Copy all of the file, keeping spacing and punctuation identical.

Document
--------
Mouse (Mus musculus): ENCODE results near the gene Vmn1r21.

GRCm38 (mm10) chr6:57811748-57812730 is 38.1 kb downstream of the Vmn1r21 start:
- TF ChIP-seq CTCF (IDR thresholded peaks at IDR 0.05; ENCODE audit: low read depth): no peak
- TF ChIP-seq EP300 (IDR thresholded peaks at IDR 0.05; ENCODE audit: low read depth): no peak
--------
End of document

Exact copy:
Mouse (Mus musculus): ENCODE results near the gene Vmn1r21.

GRCm38 (mm10) chr6:57811748-57812730 is 38.1 kb downstream of the Vmn1r21 start:
- TF ChIP-seq CTCF (IDR thresholded peaks at IDR 0.05; ENCODE audit: low read depth): no peak
- TF ChIP-seq EP300 (IDR thresholded peaks at IDR 0.05; ENCODE audit: low read depth): no peak